The move to develop the country's border infrastructure in the last decade has been a key shift away from its traditional stance to use its border areas as "buffer zones." After a bitter defeat at Chinese hands in the 1962 Sino-India war, the Indian government wanted to block off possible potential advancement into its territory in the event of an invasion. One of the ways to do so was to leave its border areas undeveloped. As a result, signs of economic activity and infrastructure are typically visible only 60 - 80 km (37 - 50 miles) inside the Indian border. With China's economic liberalization post 1979, the possibility of Chinese goods flooding Indian markets through easily accessible land routes could also have been a concern. China had none of these misgivings and proceeded to build formidable rail, air, and road infrastructure right up to the LAC with India.
With time, the rationale of keeping India's border areas under-developed has not held up. In the event of war, China can mobilize its forces faster and rush supplies and armed troops to the border much more quickly than India. By some estimates, China's rapid defense mobilization is expected to outnumber Indian soldiers 3 to 1 and it is complemented by five operational airbases, extensive rail network, and over 58,000 km (36,039 miles) of roads in the Tibet Autonomous Region. Before, such a massive troop mobilization would have taken months.
A 2013 study carried out by Observer Research Foundation, an Indian think tank, found that because China has established military camps (not cantonments) along the border, Chinese troops remain acclimatized, while the same cannot be said for most of the Indian border forces based in the plains of the northeastern state of Assam. In the event of sudden deployment, troop acclimatization would be an additional challenge for India.
In the last decade, the detrimental security implications of this massive neglect hit home. Conceding that China had built superior infrastructure along the LAC, then Defense Minister A.K. Antony described insufficient infrastructure along the border with China as India's "collective failure" in the Indian parliament last year. India has also expressed concerns about China's plans to build a multi-billion dollar economic corridor passage through Pakistan-occupied Kashmir. Partially to counter China's massive infrastructure buildup, India decided to raise an 80,000 strong mountain strike corps last year at a cost of around $15 billion and to position the new units along the Indo-China border. Starting in 2009, the UPA government started allocating millions of dollars to rapidly build infrastructure along areas bordering China and Pakistan.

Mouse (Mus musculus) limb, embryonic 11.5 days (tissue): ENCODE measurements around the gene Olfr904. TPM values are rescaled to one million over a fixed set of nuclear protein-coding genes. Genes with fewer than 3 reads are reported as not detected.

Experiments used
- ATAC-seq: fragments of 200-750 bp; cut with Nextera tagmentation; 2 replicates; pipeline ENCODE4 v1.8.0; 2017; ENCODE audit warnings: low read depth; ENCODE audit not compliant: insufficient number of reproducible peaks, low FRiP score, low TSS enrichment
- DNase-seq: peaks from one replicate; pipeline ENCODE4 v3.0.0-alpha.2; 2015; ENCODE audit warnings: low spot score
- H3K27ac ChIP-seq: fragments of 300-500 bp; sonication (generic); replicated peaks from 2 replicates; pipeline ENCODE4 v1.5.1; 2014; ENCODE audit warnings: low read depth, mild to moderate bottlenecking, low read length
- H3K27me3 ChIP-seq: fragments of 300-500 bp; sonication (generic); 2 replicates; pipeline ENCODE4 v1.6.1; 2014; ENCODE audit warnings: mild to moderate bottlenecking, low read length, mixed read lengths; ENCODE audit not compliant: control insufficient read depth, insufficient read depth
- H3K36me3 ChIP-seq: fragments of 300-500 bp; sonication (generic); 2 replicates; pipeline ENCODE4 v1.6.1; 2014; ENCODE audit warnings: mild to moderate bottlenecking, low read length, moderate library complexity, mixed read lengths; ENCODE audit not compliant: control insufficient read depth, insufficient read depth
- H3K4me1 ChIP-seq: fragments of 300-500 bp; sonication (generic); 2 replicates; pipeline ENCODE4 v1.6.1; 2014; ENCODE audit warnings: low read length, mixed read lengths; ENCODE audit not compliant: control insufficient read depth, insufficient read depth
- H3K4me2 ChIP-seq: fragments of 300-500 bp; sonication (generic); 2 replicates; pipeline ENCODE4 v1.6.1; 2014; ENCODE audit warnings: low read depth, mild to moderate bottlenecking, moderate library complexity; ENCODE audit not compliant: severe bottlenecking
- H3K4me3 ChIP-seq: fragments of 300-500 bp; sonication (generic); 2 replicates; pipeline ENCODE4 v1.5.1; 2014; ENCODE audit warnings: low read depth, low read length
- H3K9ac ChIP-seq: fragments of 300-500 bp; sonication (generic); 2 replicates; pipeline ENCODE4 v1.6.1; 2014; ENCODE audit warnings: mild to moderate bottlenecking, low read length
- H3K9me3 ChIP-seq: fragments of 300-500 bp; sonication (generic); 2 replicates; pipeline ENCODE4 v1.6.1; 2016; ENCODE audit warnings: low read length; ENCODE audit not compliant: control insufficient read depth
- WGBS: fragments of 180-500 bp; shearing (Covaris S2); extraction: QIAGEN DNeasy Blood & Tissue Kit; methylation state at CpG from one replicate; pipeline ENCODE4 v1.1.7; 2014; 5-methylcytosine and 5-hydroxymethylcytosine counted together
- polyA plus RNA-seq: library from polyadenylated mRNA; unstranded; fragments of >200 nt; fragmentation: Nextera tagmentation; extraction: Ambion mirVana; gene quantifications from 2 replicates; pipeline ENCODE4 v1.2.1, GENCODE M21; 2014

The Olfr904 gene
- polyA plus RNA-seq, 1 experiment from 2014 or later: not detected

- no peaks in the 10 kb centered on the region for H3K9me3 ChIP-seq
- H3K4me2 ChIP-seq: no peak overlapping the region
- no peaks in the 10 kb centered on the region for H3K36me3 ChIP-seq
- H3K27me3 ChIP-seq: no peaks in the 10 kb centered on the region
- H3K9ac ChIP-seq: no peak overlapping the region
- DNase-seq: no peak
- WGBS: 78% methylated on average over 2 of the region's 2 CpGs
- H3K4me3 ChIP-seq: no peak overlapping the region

However, actual implementation of these ambitious projects has been tardy at best. Earlier this year, a parliamentary panel slammed the poor progress, noting that only one of 27 roads sanctioned in the last eight years has been completed and crucial railway links along the China border are yet to progress beyond paper. Reasons behind this massive delay range from the questionable capacity of the Border Roads Organization (tasked with building border roads) to time taken in land acquisition and obtaining environmental and administrative clearances.
The new administration has a formidable task at hand. Not only does new border infrastructure need to be built, existing road links need to be refurbished and maintained. Assuming that the delayed projects are actually accelerated now, the proposed infrastructure will still take years to build. This gap continues to leave India in a vulnerable position in the interim. China and Pakistan are not likely to be too pleased about this new border augmentation plan and might see this as India flexing its muscle. Diplomatic maneuvering would be required to keep bilateral tensions from escalating while making progress on the projects.
But, situated at the very center of a volatile region, India can no longer afford to allocate massive funds and forget about these projects for the next several years. The country needs an overarching strategy to further its border infrastructure plans, along with coordinated central oversight, and regular project monitoring. It remains to be seen whether the new government can make this crucial agenda move beyond the paper to which it seems to have been relegated.
Ritika Katyal is pursuing a Master in Public Affairs at Princeton University. She can be contacted at firstname.lastname@example.org